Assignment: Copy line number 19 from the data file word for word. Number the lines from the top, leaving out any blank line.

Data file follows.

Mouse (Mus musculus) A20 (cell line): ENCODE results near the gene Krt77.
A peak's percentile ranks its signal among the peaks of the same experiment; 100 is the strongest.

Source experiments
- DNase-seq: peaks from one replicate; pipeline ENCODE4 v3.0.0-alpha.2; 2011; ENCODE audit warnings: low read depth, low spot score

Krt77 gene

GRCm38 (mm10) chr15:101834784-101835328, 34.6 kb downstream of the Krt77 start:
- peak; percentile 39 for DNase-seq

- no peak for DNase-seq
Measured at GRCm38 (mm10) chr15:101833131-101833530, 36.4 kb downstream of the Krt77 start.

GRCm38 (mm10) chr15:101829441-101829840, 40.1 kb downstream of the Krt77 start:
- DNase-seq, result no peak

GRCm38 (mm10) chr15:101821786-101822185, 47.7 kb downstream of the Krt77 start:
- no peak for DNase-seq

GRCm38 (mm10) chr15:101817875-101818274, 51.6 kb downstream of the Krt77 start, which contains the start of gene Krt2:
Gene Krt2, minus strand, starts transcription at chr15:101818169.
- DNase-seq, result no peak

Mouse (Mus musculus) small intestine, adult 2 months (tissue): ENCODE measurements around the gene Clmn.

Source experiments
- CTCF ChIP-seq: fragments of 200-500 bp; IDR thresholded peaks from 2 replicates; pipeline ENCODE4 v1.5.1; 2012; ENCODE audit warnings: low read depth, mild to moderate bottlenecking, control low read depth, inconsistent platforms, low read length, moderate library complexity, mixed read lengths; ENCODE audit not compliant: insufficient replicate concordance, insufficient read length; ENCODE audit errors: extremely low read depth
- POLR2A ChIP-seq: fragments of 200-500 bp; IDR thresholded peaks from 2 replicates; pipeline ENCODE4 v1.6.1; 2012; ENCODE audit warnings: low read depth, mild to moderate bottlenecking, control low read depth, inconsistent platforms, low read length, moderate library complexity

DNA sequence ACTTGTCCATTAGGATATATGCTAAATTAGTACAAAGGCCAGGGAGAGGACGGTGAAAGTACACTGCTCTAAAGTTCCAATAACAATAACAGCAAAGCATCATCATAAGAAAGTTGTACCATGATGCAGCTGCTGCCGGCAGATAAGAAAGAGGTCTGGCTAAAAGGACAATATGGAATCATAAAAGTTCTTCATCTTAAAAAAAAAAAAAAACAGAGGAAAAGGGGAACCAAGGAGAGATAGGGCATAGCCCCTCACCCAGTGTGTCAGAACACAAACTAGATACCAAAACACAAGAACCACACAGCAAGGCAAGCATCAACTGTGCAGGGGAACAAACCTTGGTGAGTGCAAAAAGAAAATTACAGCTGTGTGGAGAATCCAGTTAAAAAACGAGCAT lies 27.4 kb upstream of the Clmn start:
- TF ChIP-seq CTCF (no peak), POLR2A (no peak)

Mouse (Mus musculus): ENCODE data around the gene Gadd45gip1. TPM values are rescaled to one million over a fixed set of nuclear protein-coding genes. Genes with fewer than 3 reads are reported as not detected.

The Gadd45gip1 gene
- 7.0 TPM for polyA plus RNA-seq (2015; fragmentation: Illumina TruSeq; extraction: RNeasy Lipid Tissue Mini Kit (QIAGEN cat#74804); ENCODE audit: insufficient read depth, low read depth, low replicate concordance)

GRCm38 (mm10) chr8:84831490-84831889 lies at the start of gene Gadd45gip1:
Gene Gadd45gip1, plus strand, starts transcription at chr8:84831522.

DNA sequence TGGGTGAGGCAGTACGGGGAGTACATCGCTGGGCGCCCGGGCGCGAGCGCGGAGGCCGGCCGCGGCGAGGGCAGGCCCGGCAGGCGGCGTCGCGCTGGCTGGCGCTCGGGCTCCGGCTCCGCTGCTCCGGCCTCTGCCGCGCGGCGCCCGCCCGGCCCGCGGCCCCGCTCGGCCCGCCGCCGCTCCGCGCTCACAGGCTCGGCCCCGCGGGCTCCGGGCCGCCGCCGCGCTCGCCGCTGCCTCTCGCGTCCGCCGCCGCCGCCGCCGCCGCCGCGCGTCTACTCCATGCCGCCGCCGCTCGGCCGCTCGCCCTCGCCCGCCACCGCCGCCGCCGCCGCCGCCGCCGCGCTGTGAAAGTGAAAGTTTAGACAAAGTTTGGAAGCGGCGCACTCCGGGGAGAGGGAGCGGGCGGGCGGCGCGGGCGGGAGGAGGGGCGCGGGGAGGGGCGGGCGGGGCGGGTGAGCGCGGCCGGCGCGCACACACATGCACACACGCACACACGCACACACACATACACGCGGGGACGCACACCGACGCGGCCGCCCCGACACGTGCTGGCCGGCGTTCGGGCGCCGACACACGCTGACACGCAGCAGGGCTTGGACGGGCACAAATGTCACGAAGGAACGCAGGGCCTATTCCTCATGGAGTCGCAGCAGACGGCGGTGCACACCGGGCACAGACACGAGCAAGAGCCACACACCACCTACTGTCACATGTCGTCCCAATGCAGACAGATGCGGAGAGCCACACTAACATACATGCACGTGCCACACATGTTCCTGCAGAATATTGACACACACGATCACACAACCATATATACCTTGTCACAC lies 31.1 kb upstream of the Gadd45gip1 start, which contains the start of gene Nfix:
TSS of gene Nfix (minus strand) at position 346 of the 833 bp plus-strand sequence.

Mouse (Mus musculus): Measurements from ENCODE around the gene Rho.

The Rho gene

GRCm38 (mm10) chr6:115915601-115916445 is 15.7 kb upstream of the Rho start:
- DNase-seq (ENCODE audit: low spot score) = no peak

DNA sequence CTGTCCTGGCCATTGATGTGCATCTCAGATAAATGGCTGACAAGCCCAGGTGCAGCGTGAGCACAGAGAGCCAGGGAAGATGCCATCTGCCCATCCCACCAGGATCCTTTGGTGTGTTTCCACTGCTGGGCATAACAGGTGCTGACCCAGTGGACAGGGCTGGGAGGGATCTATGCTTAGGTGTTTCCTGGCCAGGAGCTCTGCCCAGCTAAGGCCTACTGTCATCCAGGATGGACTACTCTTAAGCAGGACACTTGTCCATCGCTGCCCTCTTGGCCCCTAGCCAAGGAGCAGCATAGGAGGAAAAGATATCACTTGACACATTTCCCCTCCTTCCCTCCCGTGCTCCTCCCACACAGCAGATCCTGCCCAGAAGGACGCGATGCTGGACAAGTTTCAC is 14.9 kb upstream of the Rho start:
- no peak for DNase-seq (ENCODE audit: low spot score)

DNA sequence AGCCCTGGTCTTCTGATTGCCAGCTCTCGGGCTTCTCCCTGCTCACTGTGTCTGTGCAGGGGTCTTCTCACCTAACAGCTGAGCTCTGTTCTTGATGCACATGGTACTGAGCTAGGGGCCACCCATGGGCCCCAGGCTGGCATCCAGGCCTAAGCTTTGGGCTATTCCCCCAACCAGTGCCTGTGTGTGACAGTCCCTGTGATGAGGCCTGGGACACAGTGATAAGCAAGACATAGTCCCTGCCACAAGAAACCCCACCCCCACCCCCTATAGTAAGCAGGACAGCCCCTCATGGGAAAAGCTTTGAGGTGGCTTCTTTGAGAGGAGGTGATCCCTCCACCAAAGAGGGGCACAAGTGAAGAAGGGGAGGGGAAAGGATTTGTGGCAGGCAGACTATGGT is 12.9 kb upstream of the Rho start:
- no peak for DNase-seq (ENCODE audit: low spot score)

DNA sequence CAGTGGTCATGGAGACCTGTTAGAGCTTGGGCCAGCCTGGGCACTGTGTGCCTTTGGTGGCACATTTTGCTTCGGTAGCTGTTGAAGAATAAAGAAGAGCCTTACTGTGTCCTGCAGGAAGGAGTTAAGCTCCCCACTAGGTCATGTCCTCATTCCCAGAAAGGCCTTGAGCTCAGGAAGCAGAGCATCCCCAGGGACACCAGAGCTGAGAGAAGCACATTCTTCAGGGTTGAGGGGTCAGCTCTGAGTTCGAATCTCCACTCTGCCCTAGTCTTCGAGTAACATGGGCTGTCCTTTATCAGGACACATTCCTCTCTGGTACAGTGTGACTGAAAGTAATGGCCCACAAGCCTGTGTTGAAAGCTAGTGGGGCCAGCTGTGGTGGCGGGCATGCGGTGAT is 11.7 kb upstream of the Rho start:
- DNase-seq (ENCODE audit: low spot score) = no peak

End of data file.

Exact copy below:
- CTCF ChIP-seq: fragments of 200-500 bp; IDR thresholded peaks from 2 replicates; pipeline ENCODE4 v1.5.1; 2012; ENCODE audit warnings: low read depth, mild to moderate bottlenecking, control low read depth, inconsistent platforms, low read length, moderate library complexity, mixed read lengths; ENCODE audit not compliant: insufficient replicate concordance, insufficient read length; ENCODE audit errors: extremely low read depth